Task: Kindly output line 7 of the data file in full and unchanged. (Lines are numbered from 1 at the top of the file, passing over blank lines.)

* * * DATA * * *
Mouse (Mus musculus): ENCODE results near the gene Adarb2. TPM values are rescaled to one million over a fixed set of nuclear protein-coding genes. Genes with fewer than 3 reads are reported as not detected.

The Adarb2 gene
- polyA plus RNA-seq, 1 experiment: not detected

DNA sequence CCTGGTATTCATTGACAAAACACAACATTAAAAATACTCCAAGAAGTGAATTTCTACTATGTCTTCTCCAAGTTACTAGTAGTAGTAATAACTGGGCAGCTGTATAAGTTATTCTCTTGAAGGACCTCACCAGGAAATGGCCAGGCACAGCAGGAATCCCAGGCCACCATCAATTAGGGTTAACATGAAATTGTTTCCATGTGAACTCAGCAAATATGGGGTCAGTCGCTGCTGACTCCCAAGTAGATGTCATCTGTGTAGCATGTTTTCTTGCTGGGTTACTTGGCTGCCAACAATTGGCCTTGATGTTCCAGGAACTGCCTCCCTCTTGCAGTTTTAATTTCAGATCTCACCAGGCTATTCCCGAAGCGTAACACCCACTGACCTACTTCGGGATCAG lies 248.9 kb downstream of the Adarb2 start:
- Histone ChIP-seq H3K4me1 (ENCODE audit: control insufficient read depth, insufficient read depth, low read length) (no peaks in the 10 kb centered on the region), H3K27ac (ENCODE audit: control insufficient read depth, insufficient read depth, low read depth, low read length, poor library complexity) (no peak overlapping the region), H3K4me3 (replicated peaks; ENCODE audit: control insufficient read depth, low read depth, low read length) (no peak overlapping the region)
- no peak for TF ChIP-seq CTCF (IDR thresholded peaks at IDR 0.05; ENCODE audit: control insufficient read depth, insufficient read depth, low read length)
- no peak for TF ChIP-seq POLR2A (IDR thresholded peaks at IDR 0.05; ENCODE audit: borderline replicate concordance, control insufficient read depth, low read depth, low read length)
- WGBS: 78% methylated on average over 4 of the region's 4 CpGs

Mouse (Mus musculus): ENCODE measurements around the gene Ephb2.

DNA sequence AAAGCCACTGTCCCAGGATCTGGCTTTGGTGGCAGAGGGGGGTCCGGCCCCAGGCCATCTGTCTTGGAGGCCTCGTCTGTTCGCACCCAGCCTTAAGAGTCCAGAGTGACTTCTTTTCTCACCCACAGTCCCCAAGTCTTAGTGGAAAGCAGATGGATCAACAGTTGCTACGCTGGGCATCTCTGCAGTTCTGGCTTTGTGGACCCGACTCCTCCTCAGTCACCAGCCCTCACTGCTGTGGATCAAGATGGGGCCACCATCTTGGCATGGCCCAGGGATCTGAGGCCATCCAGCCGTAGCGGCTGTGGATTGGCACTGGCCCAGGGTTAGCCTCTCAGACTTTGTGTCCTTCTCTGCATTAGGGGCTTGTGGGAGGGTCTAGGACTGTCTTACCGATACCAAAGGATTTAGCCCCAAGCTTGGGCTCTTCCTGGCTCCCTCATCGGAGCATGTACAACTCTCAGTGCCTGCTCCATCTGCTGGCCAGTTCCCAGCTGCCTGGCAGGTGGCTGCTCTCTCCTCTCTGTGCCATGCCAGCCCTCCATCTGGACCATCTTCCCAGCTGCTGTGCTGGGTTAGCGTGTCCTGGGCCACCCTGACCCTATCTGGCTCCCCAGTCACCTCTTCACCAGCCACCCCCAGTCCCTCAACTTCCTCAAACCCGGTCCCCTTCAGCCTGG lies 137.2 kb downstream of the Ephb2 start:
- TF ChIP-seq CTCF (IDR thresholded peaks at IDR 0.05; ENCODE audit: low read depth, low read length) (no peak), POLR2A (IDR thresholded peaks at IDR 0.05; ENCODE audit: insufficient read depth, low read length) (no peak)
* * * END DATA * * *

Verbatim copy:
- no peak for TF ChIP-seq POLR2A (IDR thresholded peaks at IDR 0.05; ENCODE audit: borderline replicate concordance, control insufficient read depth, low read depth, low read length)